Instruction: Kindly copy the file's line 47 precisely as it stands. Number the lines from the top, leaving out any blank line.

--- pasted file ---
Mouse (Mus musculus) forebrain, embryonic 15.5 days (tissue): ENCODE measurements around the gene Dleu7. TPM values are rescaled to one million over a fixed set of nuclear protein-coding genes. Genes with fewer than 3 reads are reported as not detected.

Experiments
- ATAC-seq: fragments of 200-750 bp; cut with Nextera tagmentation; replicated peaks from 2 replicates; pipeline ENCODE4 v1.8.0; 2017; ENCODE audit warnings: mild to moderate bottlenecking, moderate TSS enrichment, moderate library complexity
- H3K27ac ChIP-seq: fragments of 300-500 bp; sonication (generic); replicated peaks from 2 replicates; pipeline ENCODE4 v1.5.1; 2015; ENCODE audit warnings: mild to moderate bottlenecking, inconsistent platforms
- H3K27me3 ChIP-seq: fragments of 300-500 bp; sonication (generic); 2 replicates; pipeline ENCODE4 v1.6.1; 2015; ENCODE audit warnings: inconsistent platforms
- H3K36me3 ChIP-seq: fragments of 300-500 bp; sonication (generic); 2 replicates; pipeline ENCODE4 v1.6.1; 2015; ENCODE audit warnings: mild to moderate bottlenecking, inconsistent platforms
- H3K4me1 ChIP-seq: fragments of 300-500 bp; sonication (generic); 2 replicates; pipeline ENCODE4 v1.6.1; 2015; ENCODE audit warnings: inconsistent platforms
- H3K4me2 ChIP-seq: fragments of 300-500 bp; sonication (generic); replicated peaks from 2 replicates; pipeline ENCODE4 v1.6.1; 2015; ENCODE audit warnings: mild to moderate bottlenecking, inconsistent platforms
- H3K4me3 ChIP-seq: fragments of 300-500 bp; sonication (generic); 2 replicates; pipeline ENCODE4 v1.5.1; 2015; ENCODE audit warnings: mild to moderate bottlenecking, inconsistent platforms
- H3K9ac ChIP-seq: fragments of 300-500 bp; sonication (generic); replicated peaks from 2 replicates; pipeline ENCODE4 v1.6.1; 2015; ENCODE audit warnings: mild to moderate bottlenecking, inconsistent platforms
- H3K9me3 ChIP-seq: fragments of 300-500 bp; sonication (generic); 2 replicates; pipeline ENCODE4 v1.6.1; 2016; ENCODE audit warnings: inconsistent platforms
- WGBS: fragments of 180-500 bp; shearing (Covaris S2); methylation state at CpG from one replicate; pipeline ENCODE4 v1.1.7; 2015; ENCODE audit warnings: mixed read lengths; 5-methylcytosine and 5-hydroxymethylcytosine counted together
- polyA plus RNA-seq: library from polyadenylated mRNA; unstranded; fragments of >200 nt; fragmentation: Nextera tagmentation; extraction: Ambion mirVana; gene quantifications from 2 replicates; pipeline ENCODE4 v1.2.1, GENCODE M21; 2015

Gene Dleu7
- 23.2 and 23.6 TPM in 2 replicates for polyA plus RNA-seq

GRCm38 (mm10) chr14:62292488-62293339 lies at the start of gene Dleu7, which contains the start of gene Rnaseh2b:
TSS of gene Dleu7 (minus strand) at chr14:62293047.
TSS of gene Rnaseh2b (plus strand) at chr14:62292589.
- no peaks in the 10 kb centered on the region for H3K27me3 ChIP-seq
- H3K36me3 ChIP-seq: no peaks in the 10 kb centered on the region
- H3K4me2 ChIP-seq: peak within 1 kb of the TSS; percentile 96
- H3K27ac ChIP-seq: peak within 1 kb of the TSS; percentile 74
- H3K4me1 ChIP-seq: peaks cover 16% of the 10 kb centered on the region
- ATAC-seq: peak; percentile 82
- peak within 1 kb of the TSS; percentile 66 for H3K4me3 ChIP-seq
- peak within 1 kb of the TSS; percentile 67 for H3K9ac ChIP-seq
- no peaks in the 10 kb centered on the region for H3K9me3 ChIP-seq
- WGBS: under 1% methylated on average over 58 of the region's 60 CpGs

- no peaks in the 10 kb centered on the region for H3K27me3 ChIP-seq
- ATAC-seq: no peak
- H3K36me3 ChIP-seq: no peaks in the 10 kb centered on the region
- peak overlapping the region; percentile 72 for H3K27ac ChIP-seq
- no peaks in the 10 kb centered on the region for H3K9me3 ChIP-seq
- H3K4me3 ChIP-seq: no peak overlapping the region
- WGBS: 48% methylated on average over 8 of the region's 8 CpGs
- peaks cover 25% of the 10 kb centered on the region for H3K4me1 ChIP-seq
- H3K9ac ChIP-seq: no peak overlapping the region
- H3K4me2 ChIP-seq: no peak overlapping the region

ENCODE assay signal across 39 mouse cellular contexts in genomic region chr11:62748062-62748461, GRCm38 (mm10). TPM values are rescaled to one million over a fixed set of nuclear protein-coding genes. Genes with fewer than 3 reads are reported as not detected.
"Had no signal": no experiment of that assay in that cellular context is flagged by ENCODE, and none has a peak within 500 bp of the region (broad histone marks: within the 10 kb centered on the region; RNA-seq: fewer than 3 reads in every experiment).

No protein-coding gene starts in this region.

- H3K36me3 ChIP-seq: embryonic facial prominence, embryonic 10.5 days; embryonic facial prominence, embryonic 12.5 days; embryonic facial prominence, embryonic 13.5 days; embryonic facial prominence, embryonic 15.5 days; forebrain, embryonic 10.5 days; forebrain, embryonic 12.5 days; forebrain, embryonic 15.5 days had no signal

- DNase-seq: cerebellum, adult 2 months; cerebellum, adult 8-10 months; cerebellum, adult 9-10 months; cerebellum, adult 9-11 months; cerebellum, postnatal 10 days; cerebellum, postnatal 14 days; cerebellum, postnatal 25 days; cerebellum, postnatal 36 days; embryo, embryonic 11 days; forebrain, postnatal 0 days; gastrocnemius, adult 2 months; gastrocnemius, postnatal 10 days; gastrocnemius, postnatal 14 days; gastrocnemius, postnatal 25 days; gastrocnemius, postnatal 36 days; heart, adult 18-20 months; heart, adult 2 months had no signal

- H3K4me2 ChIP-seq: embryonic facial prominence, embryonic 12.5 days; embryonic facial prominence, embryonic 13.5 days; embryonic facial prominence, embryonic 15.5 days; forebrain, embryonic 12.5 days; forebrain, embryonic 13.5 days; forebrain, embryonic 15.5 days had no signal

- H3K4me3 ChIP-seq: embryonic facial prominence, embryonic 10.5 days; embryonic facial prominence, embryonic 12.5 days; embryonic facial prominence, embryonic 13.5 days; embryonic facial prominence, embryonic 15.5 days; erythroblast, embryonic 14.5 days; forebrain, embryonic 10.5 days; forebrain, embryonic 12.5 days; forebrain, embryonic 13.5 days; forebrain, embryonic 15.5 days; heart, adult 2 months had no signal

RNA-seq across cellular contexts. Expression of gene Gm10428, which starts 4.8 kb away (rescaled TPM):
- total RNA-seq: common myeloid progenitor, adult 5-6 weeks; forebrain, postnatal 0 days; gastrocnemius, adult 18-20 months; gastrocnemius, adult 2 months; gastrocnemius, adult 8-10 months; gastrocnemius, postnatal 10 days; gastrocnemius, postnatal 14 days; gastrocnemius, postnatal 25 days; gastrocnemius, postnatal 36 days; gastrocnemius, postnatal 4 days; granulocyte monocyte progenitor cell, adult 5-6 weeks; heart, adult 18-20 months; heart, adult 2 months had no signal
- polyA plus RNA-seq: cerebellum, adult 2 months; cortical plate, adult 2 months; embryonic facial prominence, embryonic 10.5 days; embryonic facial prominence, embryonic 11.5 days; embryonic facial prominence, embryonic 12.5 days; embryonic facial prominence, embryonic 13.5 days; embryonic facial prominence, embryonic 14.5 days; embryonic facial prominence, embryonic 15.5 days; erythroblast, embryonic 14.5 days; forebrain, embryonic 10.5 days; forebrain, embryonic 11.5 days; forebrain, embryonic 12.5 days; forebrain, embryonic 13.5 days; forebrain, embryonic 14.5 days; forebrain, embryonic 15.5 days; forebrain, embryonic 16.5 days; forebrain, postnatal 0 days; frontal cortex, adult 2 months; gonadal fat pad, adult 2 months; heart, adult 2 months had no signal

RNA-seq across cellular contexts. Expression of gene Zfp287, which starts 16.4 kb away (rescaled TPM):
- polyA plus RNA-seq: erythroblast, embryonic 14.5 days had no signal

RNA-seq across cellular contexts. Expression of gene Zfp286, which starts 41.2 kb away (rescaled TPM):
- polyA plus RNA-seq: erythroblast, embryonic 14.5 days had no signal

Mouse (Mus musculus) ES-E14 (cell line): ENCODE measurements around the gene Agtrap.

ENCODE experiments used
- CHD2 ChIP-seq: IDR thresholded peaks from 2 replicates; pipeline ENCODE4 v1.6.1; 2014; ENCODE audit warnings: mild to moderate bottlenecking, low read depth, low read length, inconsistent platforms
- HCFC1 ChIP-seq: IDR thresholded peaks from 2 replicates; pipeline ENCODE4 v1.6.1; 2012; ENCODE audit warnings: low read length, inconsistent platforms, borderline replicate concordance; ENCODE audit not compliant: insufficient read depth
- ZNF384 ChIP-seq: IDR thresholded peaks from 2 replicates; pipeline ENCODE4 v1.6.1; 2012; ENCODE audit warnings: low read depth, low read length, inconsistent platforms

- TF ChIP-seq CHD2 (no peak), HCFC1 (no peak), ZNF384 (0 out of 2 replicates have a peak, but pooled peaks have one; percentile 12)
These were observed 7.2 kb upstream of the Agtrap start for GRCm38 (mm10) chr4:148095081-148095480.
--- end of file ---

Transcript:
- total RNA-seq: common myeloid progenitor, adult 5-6 weeks; forebrain, postnatal 0 days; gastrocnemius, adult 18-20 months; gastrocnemius, adult 2 months; gastrocnemius, adult 8-10 months; gastrocnemius, postnatal 10 days; gastrocnemius, postnatal 14 days; gastrocnemius, postnatal 25 days; gastrocnemius, postnatal 36 days; gastrocnemius, postnatal 4 days; granulocyte monocyte progenitor cell, adult 5-6 weeks; heart, adult 18-20 months; heart, adult 2 months had no signal